It seems everybody in Egypt wants to leave while everyone outside of Egypt is longing to return. We took to the streets to find out the real reasons some people want to leave, and why some would rather not.
When The Clash sang Should I Stay or Should I Go, we would venture to assume that lead singer Joe Strummer was reminiscing on the time he lived in Cairo. That seems to be a running theme for those who’ve called Cairo home – even Sabah questioned Aroo7 Maro7shi at some point. Everybody here wants to leave and everybody who leaves wants to come back. What gives? Why do people want to leave – is it the poorly paved streets and lack of fresh air? What’s making them want to come back – teta’s cooking and that strangely Egyptian sense of home? We could keep guessing, or we could go out and ask a few people what their actual reasons are. Of course, being CairoScene, we hit the streets to find out what makes people want to hop on the first plane to Burkina Faso, or why some people long to call Cairo home again. From what we’ve discovered, it seems that it's a matter of perspective: the grass is always greener on the other side.
Is the cost of living in Egypt unreasonable? Do people outside of Egypt get paid better and have to spend less on day-to-day needs?
Most of the products I scan and cash out on a daily basis are unaffordable to me, even though I work here. - Moustafa Salah Ali, age 25, cashier at Awlad Ragab
The sky doesn’t rain cash. Who said cutting off your roots and planting them somewhere else was easy? I guess it must be the same people who think they’re leaving hell and headed to heaven. But nobody actually knows that. Today, my college professor was talking about how she and her husband decided not to have kids because life in Dubai is expensive. The only thing you don’t pay fees for is probably breathing. – Ingie Elsaady, age 18, Egyptian student studying in Dubai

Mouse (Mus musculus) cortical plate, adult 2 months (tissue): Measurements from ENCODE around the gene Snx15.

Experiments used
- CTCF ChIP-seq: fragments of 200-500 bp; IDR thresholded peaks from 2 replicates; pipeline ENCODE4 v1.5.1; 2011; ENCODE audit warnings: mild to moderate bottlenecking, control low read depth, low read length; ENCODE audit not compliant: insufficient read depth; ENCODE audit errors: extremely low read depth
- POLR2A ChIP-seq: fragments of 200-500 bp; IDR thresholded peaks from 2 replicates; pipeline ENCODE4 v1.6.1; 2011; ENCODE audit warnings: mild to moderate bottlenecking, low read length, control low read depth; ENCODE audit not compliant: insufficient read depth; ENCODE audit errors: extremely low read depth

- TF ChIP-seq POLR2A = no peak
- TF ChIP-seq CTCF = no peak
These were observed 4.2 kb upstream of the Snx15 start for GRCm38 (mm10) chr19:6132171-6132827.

Is Egypt lacking in job opportunities?
Madam, we need more cafés to keep the hideous number of jobless people occupied. – Maged Ali, age 20, security guard at Madinaty
I was at a conference in Dubai and we were discussing an advertisement published in Saudi Arabia and Kuwait, asking people to come and work in the new Suez Canal. You know what the problem is? It’s that every single person wants to run for president – they want jobs that their qualifications can’t afford. – Youssef El Khemery, age 45, International Arbitration Advisor
Does an 'us versus them' mentality divide us in everything we do?
It was never part of the plan to flee, especially since I had come back here at the age of 29 while planning to stay for good. But, in the past few years, everything we ever knew became categorised. – Ehab Elsaady, age 50, Doctor and Business Development Manager in Dubai
I know how hard it is to be a woman, or generally a citizen, in Egypt. One time I was walking down the street and my top accidently lifted up showing an inch of my back. Out of nowhere I found a taxi driver stopping to tell my friend to tell me that my back was showing, and then someone else stopped to tell me, and it’s like the whole city stopped because one inch of my back was showing. One other time someone thought I was a spy. Now I could think about those things, or I could think about the time I broke my leg in Egypt and was stopped by a zillion strangers saying “alf salama 3aleeki” and offering me chairs to sit down. The way I chose to think encouraged me to live with an Egyptian host family for a little while; I ate their food, fasted with them during Ramadan, put on their veils, engaged their culture, lived their lives, and worried about their problems even though I am not a Muslim or an Arab. I dream about a world where we can embrace our differences before our common grounds - Muslims, and non-Muslims, Westerners and Easterners. For that purpose, I decided to move to Egypt and apply for jobs here. – Sarah Cockey, age 22, American international intern at AISEC Egypt
Do we tend to label too much? Does everyone really think that if she’s not married by 30, she’s flawed; if he supports homosexuality, he has to be gay; if she’s veiled, she must have issues with the opposite sex or her hair was too curly?